FARMINGTON — The Durango 100 is not a race, but more of a tour that focuses on the joy of road biking.
That distinction is what gives the event an entirely different atmosphere from other events such as the Iron Horse.
"It's a chance for people (from different regions) to get a taste of the high desert. They see a lot more by bicycle than from a car," said Durango 100 Director Keith Ashmore, who is also the manager of the Colavita Southwest Cycling Team. "Some are going slow, looking around."
Last Sunday at 7 a.m., 120 cyclists passed the starting line at Santa Rita Park in Durango. They were advised by Ashmore to warn each other of obstacles in the road and to have fun.
The route went south on La Posta Road, jumped on to U.S. Highway 550, crossing the state line and then turned off again onto Ruins Road in Cedar Hill.
Once in Aztec and on U.S. Highway 550 again, some turned off onto North Light Plant Road to complete an 85-mile loop. The rest continued south toward Farmington, where they turned right on Piñon Hills Blvd.
The 50-mile tour ended at the intersection of Piñon Hills and La Plata Highway, and the rest continued back to Colorado to complete the 100-mile tour.
Going through La Plata and then into Marvel and Breen, Colo., the final stretch took riders through Wildcat Canyon on County Road 141 and ended at the starting point at Santa Rita Park.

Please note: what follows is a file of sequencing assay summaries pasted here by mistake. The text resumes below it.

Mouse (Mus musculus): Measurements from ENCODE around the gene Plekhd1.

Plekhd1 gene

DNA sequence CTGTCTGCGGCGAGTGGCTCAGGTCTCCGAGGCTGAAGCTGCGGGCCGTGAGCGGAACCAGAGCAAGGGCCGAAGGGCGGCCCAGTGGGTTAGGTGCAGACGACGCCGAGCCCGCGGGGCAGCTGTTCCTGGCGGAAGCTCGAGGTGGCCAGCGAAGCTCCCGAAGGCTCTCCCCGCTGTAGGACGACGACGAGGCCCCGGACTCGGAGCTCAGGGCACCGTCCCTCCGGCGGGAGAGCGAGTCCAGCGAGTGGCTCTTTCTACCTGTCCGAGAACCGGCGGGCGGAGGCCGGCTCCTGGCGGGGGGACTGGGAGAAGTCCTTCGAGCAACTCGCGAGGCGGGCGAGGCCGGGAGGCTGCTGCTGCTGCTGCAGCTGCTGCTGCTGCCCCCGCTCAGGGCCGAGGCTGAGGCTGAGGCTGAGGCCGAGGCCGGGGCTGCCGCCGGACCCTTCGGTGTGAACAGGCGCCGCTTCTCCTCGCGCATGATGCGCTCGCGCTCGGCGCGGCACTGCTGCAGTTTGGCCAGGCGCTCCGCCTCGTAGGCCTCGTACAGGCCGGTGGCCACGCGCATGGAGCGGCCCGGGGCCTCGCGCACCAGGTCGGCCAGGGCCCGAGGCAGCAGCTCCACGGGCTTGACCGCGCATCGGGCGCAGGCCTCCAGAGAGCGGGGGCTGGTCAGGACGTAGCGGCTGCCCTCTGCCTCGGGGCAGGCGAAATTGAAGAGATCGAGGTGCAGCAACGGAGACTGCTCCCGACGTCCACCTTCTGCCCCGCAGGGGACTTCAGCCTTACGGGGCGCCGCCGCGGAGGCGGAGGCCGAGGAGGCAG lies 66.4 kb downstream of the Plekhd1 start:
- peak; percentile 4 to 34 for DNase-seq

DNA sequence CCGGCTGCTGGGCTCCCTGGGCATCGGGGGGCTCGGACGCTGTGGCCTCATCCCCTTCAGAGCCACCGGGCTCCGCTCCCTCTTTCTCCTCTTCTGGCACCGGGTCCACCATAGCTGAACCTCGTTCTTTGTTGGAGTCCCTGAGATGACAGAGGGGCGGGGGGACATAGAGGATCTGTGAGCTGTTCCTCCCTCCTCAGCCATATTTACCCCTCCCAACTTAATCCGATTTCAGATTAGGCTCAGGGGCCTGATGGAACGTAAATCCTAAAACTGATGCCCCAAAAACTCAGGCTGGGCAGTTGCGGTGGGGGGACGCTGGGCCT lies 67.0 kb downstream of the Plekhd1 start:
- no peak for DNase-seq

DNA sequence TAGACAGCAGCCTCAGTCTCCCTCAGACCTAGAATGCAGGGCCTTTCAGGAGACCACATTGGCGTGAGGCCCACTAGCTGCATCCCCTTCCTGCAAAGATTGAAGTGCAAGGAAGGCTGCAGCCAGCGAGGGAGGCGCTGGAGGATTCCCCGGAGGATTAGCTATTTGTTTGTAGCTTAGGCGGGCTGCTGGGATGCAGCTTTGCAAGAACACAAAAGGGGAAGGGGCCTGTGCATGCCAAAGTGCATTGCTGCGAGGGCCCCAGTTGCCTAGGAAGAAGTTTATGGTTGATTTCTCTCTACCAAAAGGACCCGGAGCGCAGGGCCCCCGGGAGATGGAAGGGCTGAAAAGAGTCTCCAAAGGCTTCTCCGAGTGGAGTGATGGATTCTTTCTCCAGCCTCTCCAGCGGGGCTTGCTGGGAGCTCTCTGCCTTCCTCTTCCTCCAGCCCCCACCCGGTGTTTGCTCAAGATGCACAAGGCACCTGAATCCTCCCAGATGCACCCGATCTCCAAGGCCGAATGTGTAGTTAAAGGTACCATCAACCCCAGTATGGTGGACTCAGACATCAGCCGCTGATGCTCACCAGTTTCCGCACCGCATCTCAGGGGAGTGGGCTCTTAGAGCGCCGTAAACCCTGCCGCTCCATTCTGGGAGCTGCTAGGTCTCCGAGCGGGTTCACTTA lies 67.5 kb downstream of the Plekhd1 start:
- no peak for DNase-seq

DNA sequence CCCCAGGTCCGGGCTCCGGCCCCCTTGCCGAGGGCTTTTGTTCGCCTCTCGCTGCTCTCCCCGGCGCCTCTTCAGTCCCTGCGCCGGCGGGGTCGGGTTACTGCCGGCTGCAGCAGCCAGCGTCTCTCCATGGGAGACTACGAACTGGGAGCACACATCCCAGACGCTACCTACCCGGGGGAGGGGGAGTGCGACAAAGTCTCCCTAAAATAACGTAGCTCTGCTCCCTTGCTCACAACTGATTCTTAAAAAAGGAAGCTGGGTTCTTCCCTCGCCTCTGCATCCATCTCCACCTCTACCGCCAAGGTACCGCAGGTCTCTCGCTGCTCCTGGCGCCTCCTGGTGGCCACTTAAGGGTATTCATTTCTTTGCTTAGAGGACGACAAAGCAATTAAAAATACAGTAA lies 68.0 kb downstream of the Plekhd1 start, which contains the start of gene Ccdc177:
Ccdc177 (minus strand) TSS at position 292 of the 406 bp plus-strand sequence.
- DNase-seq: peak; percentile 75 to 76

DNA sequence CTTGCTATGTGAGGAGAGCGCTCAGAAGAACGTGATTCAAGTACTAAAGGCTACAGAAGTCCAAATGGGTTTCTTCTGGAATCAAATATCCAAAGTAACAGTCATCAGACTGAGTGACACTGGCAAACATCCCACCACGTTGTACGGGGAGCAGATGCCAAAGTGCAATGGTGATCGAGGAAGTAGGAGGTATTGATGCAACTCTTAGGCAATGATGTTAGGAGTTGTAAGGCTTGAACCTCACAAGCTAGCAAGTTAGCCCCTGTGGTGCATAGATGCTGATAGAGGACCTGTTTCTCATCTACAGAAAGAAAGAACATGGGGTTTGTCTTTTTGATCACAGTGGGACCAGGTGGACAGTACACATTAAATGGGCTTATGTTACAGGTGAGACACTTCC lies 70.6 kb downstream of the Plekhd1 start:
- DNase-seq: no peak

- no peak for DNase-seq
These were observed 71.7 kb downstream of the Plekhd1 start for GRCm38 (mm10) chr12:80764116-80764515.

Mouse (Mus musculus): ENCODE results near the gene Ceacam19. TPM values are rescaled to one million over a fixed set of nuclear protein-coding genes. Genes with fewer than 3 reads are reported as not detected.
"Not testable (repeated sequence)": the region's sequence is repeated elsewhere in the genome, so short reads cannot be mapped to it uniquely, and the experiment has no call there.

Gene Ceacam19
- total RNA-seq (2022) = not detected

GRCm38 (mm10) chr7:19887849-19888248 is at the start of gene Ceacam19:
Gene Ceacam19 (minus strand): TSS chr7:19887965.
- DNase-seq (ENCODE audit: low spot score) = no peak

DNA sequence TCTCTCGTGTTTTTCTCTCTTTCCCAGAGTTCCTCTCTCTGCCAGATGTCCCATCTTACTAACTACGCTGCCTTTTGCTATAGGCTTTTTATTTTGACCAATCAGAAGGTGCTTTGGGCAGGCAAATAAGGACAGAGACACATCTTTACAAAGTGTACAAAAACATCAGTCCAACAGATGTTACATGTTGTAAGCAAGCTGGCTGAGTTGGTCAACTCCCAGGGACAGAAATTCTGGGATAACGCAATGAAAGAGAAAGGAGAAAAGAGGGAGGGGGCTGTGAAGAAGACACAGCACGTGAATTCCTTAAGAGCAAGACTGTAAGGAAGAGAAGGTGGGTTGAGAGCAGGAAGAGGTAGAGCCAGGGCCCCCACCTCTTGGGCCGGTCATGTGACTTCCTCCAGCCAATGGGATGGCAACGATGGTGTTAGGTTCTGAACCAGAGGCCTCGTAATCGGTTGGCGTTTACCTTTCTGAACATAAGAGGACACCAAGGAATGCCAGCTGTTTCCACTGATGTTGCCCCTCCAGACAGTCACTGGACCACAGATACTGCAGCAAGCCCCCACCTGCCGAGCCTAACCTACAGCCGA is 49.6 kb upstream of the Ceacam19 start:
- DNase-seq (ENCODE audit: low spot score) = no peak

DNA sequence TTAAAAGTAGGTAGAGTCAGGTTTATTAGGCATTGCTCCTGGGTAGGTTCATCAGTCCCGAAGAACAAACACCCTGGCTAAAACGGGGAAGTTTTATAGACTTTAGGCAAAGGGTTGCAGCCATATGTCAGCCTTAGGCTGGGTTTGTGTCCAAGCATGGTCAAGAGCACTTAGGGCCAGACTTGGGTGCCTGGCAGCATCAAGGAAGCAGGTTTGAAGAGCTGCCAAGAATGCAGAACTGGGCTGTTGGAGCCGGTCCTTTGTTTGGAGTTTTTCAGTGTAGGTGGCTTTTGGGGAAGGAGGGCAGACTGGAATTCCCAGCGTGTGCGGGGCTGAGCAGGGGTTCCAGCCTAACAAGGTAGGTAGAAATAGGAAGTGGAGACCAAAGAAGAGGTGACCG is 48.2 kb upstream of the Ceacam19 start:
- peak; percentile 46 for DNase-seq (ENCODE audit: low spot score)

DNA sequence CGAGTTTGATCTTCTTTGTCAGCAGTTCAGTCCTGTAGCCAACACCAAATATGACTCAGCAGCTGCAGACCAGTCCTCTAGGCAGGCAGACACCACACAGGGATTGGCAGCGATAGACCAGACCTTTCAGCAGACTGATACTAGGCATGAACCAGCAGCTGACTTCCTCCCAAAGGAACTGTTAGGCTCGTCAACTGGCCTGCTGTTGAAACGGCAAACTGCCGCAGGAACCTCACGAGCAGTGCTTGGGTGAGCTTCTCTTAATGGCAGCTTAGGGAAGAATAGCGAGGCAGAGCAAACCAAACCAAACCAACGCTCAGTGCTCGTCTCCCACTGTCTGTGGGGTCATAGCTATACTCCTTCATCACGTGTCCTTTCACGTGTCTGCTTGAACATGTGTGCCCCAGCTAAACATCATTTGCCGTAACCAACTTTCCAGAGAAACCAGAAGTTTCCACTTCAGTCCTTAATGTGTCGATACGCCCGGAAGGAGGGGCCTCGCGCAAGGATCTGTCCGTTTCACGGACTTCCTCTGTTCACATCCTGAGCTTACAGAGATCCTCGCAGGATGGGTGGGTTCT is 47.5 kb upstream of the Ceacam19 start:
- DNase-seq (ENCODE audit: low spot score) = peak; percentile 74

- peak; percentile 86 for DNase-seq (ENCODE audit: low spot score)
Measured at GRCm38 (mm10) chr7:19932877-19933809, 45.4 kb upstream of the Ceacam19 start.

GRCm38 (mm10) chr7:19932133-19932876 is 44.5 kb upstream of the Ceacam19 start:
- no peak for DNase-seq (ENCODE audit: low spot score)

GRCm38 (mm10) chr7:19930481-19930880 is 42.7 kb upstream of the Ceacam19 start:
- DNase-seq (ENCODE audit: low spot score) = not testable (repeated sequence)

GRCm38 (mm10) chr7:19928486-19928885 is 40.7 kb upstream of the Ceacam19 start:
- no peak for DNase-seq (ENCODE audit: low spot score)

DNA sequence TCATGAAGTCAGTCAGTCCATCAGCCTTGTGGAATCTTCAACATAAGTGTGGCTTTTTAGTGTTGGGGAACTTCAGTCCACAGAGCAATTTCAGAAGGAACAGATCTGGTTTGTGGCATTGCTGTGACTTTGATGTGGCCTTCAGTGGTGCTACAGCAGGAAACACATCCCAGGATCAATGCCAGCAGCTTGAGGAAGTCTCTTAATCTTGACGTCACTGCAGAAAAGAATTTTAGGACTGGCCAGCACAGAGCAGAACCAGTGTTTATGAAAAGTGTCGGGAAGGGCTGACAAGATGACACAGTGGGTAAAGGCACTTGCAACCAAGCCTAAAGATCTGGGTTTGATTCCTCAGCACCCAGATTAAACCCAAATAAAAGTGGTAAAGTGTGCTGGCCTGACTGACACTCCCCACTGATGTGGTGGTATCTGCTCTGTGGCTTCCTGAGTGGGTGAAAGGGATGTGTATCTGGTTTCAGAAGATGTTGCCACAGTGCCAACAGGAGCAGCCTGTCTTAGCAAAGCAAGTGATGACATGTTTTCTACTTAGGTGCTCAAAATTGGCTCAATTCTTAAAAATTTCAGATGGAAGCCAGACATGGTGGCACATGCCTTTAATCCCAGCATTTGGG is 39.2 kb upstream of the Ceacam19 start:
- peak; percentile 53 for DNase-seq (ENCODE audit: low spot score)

Four rest stops were scattered throughout the ride, about every 25 miles. Cyclists pulled up to the second rest stop, in front of the La Plata schoolhouse, where volunteers Julia Levy, the director of government affairs for B.P., and Trey Duvall, a cyclist for Colavita, were offering water, Gatorade, peanut butter and jelly sandwiches, orange slices, bananas and trail mix.
Most riders came up from La Plata Highway but some also came in from Aztec on North Light Plant Road as they rejoined the main circuit. Some riders minded their timing chip diligently, filling up water bottles and continuing the ride without dismounting. Others stopped for a bit, snacked and chatted.
"Every time you pass someone it's, 'Hi, hello, how ya doin'?'" said first-time Durango 100 rider Kenny Briggs of Gallup, a long-time mountain biker who was drawn to the Durango 100 for its beautiful scenery and the atmosphere of the event.
Briggs said the Durango 100 gave him a new-found appreciation for road biking.
The majority of cyclists were from different parts of Colorado, ranging from Denver to Glenwood Springs to Cortez and, of course, Durango. New Mexico was also well-represented with riders from Farmington, Albuquerque and Gallup in attendance. Some even came from Window Rock, and one came from as far away as Crystal Beach, Fla.
To ensure safety of the riders, sag vehicles drove throughout the group to offer support and signs marked key points along the road to warn drivers of a bike tour in progress.
In the 11-year history of the Durango 100, there has never been an incident involving a vehicle.
The tour was postponed in 2012 because of the disbandment of its former host, the Velo de Animas Bicycle Club. This was the first year for Colavita to host it.
"I figured, I've got 30 people on the roster, I've got 30 volunteers, let's just do it ourselves. Revive it," Ashmore said
The tour's date has always fallen in line with the finale of the Tour de France, but, in hopes of drawing in more cyclists, Ashmore said he plans to have it at a later date in 2014.
Molly Maxwell covers outdoors for The Daily Times. She can be reached at firstname.lastname@example.org.